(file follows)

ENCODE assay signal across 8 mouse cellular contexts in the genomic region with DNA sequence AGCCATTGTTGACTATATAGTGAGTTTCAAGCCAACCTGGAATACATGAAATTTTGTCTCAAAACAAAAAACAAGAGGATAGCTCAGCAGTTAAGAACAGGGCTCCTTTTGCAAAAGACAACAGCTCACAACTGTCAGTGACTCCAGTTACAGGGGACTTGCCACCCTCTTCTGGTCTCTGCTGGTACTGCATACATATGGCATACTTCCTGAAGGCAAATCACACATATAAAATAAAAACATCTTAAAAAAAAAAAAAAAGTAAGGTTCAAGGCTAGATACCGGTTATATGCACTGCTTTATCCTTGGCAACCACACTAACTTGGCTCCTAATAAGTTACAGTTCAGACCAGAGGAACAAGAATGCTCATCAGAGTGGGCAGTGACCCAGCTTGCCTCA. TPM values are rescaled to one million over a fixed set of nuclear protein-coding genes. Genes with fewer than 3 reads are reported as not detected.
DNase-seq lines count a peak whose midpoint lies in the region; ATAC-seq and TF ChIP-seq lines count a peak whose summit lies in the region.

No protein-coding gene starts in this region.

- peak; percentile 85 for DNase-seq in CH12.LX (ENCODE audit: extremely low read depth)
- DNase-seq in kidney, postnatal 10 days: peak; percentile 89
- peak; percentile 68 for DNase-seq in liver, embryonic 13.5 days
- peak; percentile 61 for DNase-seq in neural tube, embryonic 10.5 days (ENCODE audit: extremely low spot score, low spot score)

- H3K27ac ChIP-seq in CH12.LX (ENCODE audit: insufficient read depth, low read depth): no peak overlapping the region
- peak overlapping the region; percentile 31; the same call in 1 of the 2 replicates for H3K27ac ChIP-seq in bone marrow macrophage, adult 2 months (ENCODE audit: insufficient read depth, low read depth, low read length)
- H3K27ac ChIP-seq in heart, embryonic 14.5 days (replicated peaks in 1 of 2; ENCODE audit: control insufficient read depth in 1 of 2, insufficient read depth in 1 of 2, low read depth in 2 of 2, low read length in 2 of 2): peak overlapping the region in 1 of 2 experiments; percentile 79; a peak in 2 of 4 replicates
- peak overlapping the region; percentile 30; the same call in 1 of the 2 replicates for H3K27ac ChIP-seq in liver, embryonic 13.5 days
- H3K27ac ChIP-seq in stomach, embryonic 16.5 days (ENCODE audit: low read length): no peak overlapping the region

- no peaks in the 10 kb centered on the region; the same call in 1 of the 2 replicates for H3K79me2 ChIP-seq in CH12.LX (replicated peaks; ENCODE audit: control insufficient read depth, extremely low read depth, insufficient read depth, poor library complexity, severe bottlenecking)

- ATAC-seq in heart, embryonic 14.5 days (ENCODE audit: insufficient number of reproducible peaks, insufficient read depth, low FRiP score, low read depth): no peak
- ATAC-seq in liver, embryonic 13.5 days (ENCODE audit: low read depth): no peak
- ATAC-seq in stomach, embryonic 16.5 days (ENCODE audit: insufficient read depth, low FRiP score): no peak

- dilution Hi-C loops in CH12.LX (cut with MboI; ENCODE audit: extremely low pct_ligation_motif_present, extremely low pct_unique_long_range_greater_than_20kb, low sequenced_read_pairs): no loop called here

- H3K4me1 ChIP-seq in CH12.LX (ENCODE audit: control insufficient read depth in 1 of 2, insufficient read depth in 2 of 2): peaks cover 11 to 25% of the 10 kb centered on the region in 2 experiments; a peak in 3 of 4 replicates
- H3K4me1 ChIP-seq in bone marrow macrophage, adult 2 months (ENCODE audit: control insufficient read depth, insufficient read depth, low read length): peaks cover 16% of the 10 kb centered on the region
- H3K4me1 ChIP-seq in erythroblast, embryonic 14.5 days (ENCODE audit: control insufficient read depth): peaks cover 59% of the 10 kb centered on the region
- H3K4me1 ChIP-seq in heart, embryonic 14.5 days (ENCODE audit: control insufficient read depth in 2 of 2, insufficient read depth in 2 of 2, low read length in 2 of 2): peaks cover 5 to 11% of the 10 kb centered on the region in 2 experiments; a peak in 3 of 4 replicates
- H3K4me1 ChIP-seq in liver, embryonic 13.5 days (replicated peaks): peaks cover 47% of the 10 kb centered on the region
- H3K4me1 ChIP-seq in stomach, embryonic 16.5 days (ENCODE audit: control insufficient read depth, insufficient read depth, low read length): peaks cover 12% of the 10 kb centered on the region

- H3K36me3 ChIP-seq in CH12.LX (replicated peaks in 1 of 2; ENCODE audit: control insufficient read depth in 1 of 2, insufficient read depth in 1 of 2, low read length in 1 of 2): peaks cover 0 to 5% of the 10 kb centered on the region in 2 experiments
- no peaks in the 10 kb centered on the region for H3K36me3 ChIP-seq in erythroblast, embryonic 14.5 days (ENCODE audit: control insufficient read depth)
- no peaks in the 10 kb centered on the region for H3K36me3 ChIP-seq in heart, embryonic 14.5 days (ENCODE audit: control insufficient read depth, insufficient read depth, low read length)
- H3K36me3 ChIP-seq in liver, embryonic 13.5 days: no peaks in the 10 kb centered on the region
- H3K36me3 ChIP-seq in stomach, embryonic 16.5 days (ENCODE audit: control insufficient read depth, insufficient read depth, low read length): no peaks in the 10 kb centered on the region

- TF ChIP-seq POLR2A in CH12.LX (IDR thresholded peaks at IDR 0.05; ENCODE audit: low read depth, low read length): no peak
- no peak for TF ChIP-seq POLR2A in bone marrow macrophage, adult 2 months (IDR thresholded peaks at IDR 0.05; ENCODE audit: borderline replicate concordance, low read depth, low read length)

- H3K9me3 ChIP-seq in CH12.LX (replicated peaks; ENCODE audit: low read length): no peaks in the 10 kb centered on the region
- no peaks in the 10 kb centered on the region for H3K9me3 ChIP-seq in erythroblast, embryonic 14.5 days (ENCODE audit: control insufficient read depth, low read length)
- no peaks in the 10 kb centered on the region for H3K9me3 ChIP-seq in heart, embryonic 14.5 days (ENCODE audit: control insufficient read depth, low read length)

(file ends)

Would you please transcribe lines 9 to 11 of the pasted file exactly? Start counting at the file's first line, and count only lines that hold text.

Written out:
- peak overlapping the region; percentile 31; the same call in 1 of the 2 replicates for H3K27ac ChIP-seq in bone marrow macrophage, adult 2 months (ENCODE audit: insufficient read depth, low read depth, low read length)
- H3K27ac ChIP-seq in heart, embryonic 14.5 days (replicated peaks in 1 of 2; ENCODE audit: control insufficient read depth in 1 of 2, insufficient read depth in 1 of 2, low read depth in 2 of 2, low read length in 2 of 2): peak overlapping the region in 1 of 2 experiments; percentile 79; a peak in 2 of 4 replicates
- peak overlapping the region; percentile 30; the same call in 1 of the 2 replicates for H3K27ac ChIP-seq in liver, embryonic 13.5 days